During preseason camp, Tracy Claeys referred to the Washington State defensive depth chart — or at least some private version of it — as “a living document,” meaning it’s constantly in flux.
In the aftermath of Claeys’ departure, that’s never been more true.
If the depth chart released publicly this week proves accurate, three WSU defenders are changing positions, two others are claiming starting roles and another is climbing into a backup spot.
The apparent shakeup comes after back-to-back dismal defensive performances and the subsequent resignation of Claeys, who had been defensive coordinator since the start of the Cougars’ banner 2018 season.
Linebackers coach Roc Bellantoni will make his debut as interim defensive coordinator when Washington State (3-2, 0-2) plays No. 18 Arizona State (4-1, 1-1) at 12:30 p.m. Saturday at Tempe, Ariz. (Pac-12 Network).
Of the possible position changes, the most significant is that of junior-college transfer Daniel Isom. In the preseason, Claeys declared in definitive tones his intention of using Isom at safety, probably for depth reasons, and the fleet-footed junior has indeed started there all five games. Now he’s listed as a No. 1 cornerback, a position he’s more familiar with.
“I’m really a corner — or I was playing corner,” Isom said in August. “But when they asked me to move to safety, it was no problem. I just wanted to be able to help the team out. I played corner pretty much since my junior year of high school.”
Another prominent player whose role could be changing is Skyler Thomas, who started at safety last season but was moved in the spring to nickelback. Even after losing star safety Jalen Thompson to an NCAA violation during the summer, coach Mike Leach and others were inclined to keep Thomas at nickel. This week he’s listed as the No. 1 strong safety.
“Skyler’s a guy you want to be able to pull the trigger (with), and just get to where he’s going fast, you know,” Leach said after Tuesday’s practice.
Making his starting debut at nickel, according to the depth chart, is second-year freshman Pat Nunn, whose playing time has increased in recent games. At 6-foot-4 and 210 pounds — larger than Thomas — he might be able to bolster run support.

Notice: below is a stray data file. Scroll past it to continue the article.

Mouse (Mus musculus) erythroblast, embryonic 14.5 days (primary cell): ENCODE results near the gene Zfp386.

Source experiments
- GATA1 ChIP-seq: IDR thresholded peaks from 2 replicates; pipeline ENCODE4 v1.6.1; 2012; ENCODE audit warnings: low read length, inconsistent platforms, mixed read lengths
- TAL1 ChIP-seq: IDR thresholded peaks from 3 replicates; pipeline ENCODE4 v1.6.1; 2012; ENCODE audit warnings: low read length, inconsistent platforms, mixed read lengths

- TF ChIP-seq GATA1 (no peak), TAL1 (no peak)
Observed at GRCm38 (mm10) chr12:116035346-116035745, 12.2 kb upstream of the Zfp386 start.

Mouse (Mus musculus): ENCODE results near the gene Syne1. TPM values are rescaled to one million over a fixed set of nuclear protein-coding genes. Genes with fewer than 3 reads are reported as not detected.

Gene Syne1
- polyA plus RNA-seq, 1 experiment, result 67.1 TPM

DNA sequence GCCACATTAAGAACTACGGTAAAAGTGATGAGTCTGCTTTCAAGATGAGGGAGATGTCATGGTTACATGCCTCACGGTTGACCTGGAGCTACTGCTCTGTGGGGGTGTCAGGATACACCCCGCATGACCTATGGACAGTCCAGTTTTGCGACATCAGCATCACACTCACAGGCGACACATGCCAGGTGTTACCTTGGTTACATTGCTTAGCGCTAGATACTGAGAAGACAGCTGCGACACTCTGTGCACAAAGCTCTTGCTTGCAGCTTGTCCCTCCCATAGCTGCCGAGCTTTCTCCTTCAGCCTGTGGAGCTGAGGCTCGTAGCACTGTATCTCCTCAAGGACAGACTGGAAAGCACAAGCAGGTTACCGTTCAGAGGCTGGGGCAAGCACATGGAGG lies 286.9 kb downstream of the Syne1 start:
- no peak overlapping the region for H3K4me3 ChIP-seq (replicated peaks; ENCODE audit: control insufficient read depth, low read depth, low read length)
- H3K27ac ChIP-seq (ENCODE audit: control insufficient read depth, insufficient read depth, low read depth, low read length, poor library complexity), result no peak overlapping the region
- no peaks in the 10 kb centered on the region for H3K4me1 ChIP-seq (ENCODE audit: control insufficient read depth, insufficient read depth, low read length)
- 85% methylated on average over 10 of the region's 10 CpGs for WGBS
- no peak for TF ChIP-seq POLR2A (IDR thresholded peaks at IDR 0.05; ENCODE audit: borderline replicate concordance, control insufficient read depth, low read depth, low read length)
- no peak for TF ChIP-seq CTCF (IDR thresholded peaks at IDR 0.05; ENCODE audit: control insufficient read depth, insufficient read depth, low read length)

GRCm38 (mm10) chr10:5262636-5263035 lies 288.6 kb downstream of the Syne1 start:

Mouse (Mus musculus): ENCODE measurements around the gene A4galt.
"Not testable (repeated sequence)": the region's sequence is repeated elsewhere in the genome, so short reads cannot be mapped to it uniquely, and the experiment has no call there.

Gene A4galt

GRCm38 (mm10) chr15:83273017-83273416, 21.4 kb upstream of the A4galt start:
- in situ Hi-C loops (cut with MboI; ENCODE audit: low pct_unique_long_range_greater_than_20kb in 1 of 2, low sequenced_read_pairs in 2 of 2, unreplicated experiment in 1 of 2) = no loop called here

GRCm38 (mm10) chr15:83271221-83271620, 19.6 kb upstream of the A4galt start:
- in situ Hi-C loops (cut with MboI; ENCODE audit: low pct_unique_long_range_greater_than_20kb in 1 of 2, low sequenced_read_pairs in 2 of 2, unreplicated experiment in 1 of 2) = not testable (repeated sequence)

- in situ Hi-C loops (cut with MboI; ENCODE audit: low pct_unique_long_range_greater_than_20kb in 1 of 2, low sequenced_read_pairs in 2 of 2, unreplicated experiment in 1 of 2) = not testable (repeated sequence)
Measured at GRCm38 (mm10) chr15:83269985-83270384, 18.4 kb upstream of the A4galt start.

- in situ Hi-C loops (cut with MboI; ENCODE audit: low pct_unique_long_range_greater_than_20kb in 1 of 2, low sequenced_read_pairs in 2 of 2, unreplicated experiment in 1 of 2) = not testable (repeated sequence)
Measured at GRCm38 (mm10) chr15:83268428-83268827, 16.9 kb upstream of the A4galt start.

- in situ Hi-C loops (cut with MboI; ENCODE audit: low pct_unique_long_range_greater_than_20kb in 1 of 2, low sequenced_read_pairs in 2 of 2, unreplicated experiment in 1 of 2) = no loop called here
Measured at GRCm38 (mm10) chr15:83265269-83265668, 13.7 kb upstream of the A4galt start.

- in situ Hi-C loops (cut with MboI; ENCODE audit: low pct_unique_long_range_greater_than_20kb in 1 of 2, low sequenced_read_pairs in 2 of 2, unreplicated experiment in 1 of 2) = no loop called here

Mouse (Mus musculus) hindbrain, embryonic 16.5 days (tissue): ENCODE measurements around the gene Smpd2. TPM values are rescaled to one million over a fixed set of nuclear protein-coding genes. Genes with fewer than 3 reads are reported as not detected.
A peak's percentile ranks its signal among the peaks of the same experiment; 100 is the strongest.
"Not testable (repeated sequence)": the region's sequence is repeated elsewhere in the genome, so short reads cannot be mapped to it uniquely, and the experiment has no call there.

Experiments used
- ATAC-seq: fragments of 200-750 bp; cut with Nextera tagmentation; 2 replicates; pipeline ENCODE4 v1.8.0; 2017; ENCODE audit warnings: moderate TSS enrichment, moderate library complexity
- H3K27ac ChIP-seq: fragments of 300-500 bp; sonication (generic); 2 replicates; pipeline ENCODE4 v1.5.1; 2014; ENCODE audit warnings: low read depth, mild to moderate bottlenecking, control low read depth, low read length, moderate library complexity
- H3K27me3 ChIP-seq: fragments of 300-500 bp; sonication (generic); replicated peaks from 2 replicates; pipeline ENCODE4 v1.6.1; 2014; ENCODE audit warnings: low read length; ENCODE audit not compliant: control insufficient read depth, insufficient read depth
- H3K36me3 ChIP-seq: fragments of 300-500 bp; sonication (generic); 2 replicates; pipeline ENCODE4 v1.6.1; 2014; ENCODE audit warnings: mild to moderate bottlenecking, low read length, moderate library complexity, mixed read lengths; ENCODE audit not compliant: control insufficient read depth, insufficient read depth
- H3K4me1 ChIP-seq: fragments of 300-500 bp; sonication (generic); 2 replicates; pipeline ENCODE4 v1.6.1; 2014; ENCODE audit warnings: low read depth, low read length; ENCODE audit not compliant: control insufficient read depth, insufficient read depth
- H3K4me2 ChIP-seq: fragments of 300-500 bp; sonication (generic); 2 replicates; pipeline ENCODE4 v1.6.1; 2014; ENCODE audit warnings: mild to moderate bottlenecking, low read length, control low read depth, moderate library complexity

“He’s a guy that’s really talented,” Leach said, “and then as he gets more locked in mentally, he gets better and better.”
The third possible position change involves sophomore Armani Marsh, who’d been named starting cornerback for the season opener, played there as a backup the next four games and now is listed as the No. 2 nickelback.
Up front, the biggest change comes at nose tackle, where 6-6, 285-pound sophomore Dallas Hobbs is projected to make his first start, replacing Misiona Aiolupotea-Pei. Another mover and shaker, true freshman Cosmas Kwete, has risen to No. 2 at defensive end.
The Cougars had a bye last week, so they’ve had time to tinker with these options. Of course, that’s doesn’t mean they’ll come to pass. If the depth chart’s a living document, that means it’s not gospel.
JUMPING THE GUN — Not all the Cougars’ problems in a 38-13 loss Sept. 28 at Utah came on defense. One issue Leach found frustrating was repeated offensive-line penalties, including three false starts on Liam Ryan, whose mostly smooth conversion from left guard to left tackle this year has been much praised.
On one drive midway through the second half, Ryan was flagged for two false starts and a hold. The Cougars wound up turning the ball over on downs at the Utah 3-yard line.
“It’s pathetic,” Leach said of the O-line penalties. “It’s just a lack of discipline. We, as coaches, we’ve got to lean on them harder and get it out of them. It’s just concentration.”
MAZZA’S STRONG START — Bright spots were hard to find after the Utah game, but one that stood out was Blake Mazza’s career-long 51-yard field goal.
The sophomore is 7-for-7 in field goals this season and 29-for-29 in point-after conversion kicks. The second-year starter seems more decisive this year and in better sync with the rest of the field-goal unit.
“He’s kicking better,” Leach said. “I think he’s got more range, a little more precise.”
Dale Grummert may be contacted at firstname.lastname@example.org or (208) 848-2290.